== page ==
City officials celebrated outgoing Mayor Roger Tobler’s final City Council meeting Tuesday night with emotional speeches lauding his character and achievements in transportation, solar energy and fiscal issues.
The council, after some confusion, also approved an amendment to a contract between the city and solar company Korea Western Power Co. Ltd. The amendment places vacant land leased to KOWEPO under the city’s name for tax purposes until the company finds clients to build on it.
Finally, the council approved three new members to the allotment committee, the volunteer body that reviews land parcels for allotment and makes recommendations to the Planning Commission.
Sendoff for mayor
The meeting kicked off with more than a dozen emotional tributes to the outgoing mayor from fellow council members, City Hall employees, businesspeople and residents.
Tobler was first elected to the council in 2003, then served as mayor from 2007 to now. His term expires this month and term limits prevent him from running again.
His time on the council spanned the rancor caused by financial losses from the city’s controversial investment in the Boulder Creek Golf Club. The dispute eventually led to a divisive, drawn-out lawsuit against leaders of voter initiatives to change city policies.
But leases signed with solar companies in 2012 allowed the city to pay off its debt years ahead of schedule and save millions of dollars.
Tobler also was hailed in a proclamation from Gov. Brian Sandoval as “instrumental” in the Interstate 11 bypass, which is expected to alleviate traffic in the city, as well as “influential” in increasing resident participation under the city’s new recycling program.
Councilman Duncan McCoy credited Tobler’s discussions with public-sector unions for the city’s ability to prevent mass layoffs at the height of the recession. McCoy thanked Tobler for being a stabilizing influence on the council, allowing for progress “even when it was a circus in this town.”
Councilwoman Peggy Leavitt said Tobler always conducted himself with honor and taught her “how to hold yourself in public office.” Councilman Cam Walker credited Tobler for getting him into politics, and for not losing his cool even in challenging times during the economic downturn. Councilman Rod Woodbury, the incoming mayor, said Tobler possessed strong convictions, but was willing to look at issues from others’ points of view, and “he always did it for the right reasons.”
Tobler grew emotional on the dais, thanking the department heads he had worked with at City Hall and calling the city’s recent success a team effort achieved through relationships.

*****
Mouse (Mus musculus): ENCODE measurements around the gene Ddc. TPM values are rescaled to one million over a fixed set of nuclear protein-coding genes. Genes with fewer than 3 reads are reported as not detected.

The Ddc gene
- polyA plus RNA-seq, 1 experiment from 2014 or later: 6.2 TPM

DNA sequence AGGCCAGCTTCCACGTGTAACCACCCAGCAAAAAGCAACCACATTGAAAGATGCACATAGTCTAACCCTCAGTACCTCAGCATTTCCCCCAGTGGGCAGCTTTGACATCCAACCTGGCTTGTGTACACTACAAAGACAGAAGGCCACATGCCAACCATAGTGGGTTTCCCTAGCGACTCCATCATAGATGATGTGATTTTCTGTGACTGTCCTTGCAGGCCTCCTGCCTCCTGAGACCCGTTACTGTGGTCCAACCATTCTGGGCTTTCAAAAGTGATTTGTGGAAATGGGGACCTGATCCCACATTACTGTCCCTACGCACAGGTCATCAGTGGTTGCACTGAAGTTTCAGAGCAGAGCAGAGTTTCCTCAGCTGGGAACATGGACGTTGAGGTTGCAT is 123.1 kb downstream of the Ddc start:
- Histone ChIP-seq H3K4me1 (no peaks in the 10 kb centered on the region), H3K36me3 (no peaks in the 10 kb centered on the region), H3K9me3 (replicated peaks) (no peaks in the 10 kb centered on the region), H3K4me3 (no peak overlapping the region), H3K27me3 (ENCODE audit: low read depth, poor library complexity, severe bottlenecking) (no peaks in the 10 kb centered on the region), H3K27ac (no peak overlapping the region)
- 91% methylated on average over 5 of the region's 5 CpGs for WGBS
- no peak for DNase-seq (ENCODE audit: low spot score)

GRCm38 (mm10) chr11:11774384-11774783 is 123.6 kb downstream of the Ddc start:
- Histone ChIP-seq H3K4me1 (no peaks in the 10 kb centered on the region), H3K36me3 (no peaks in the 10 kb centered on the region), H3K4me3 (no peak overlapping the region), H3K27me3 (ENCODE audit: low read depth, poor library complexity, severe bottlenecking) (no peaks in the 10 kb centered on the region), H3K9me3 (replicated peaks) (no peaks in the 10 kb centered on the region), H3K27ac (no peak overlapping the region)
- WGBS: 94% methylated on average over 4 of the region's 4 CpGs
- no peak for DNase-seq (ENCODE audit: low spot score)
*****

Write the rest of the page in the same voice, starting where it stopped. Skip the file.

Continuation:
“I think there is a different way to do government and politics than the difficulties that many towns and commissions have where they don’t work together,” Tobler said. “And I think this council is different. It’s been an honor.”
Alluding to the years of “division and difficulty,” he said four years ago, he would have been “celebrating going out.” Had Walker and McCoy not joined the council, the town might have been “very different,” he said.
He thanked his wife, and said he looked forward to spending more time with his two daughters.
Contract amended with solar company
Causing some confusion was a motion to amend a contract signed in 2012 with Korean solar energy company KOWEPO, requiring a brief break before council approved it. KOWEPO signed the 50-year contract in 2012 to lease city-owned land in Eldorado Valley to develop solar facilities.
Under the terms of the lease, KOWEPO has until Feb. 1 to begin developing the property. Because the Korean company has not yet landed a power purchase agreement with any utilities to sell its power, the land remains vacant. But the lease is in the company’s name, exposing it to state taxes, which City Attorney Dave Olsen said was not intended when the contract was signed.
The amendment is an option agreement, giving KOWEPO the right to keep the lease in the name of the city, which as the property’s owner does not pay taxes on it, until a power purchase agreement is signed.
“They don’t have the appearance of having the property, and they avoid the tax issue,” Olsen said.
In turn, the change heads off the prospect of “future litigation” between the company and the city over the tax issue, Olsen said.
Woodbury, noting that council members did not have the contract in front of them and that it had been three years since the contract was signed, questioned whether the amendment “wouldn’t (require the city to) start back on Day One of the lease again?”
Olsen replied that the underlying lease remained the same, and that the 50-year term “has been established.” He also said payments already made by KOWEPO, including a $3.1 million upfront payment, are nonrefundable.
New allotment committee members approved
With four vacancies on the volunteer allotment committee, the council drew three new members by lot. Peggy Caspar, Myreen Aschenbach and Donna DiLullo were selected, while the fourth vacancy remains to be appointed.
Contact reporter Knowles Adkisson at firstname.lastname@example.org or 702-224-5529. Follow @knowlesadkisson on Twitter.